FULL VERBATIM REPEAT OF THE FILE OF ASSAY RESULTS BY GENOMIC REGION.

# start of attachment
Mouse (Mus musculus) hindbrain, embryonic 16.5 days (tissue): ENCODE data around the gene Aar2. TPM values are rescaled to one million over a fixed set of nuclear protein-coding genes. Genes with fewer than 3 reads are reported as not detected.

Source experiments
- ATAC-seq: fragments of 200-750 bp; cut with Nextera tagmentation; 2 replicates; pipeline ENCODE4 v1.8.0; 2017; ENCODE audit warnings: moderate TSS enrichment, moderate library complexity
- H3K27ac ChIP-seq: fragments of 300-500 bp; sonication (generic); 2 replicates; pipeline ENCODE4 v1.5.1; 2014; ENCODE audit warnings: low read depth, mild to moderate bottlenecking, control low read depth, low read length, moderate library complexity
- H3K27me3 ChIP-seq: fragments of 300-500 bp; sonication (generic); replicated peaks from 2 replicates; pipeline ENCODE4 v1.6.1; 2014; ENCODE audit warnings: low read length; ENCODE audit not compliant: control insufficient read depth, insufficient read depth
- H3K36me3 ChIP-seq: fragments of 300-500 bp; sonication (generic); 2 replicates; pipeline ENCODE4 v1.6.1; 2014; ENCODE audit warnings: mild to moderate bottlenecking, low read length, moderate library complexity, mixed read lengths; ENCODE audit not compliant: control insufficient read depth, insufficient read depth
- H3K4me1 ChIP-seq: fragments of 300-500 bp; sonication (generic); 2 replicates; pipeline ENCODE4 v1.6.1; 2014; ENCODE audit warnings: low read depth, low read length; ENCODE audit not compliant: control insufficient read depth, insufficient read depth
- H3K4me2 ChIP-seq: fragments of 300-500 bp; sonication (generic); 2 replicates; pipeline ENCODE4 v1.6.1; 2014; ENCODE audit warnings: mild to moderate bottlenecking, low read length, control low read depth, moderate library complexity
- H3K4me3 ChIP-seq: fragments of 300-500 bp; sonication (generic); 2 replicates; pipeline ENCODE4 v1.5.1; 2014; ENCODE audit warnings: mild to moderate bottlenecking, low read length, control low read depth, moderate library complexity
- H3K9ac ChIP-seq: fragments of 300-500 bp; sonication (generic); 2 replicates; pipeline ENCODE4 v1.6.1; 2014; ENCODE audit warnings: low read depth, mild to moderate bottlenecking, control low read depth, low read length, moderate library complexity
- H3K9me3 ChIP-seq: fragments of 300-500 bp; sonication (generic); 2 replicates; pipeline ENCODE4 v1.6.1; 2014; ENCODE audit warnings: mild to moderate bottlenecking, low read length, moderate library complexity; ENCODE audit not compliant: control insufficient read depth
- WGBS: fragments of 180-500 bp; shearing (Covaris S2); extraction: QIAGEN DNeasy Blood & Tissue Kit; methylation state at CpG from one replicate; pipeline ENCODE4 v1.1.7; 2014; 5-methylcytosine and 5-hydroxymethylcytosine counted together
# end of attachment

Mouse (Mus musculus) hindbrain, embryonic 16.5 days (tissue): ENCODE data around the gene Aar2. TPM values are rescaled to one million over a fixed set of nuclear protein-coding genes. Genes with fewer than 3 reads are reported as not detected.

Source experiments
- ATAC-seq: fragments of 200-750 bp; cut with Nextera tagmentation; 2 replicates; pipeline ENCODE4 v1.8.0; 2017; ENCODE audit warnings: moderate TSS enrichment, moderate library complexity
- H3K27ac ChIP-seq: fragments of 300-500 bp; sonication (generic); 2 replicates; pipeline ENCODE4 v1.5.1; 2014; ENCODE audit warnings: low read depth, mild to moderate bottlenecking, control low read depth, low read length, moderate library complexity
- H3K27me3 ChIP-seq: fragments of 300-500 bp; sonication (generic); replicated peaks from 2 replicates; pipeline ENCODE4 v1.6.1; 2014; ENCODE audit warnings: low read length; ENCODE audit not compliant: control insufficient read depth, insufficient read depth
- H3K36me3 ChIP-seq: fragments of 300-500 bp; sonication (generic); 2 replicates; pipeline ENCODE4 v1.6.1; 2014; ENCODE audit warnings: mild to moderate bottlenecking, low read length, moderate library complexity, mixed read lengths; ENCODE audit not compliant: control insufficient read depth, insufficient read depth
- H3K4me1 ChIP-seq: fragments of 300-500 bp; sonication (generic); 2 replicates; pipeline ENCODE4 v1.6.1; 2014; ENCODE audit warnings: low read depth, low read length; ENCODE audit not compliant: control insufficient read depth, insufficient read depth
- H3K4me2 ChIP-seq: fragments of 300-500 bp; sonication (generic); 2 replicates; pipeline ENCODE4 v1.6.1; 2014; ENCODE audit warnings: mild to moderate bottlenecking, low read length, control low read depth, moderate library complexity
- H3K4me3 ChIP-seq: fragments of 300-500 bp; sonication (generic); 2 replicates; pipeline ENCODE4 v1.5.1; 2014; ENCODE audit warnings: mild to moderate bottlenecking, low read length, control low read depth, moderate library complexity
- H3K9ac ChIP-seq: fragments of 300-500 bp; sonication (generic); 2 replicates; pipeline ENCODE4 v1.6.1; 2014; ENCODE audit warnings: low read depth, mild to moderate bottlenecking, control low read depth, low read length, moderate library complexity
- H3K9me3 ChIP-seq: fragments of 300-500 bp; sonication (generic); 2 replicates; pipeline ENCODE4 v1.6.1; 2014; ENCODE audit warnings: mild to moderate bottlenecking, low read length, moderate library complexity; ENCODE audit not compliant: control insufficient read depth
- WGBS: fragments of 180-500 bp; shearing (Covaris S2); extraction: QIAGEN DNeasy Blood & Tissue Kit; methylation state at CpG from one replicate; pipeline ENCODE4 v1.1.7; 2014; 5-methylcytosine and 5-hydroxymethylcytosine counted together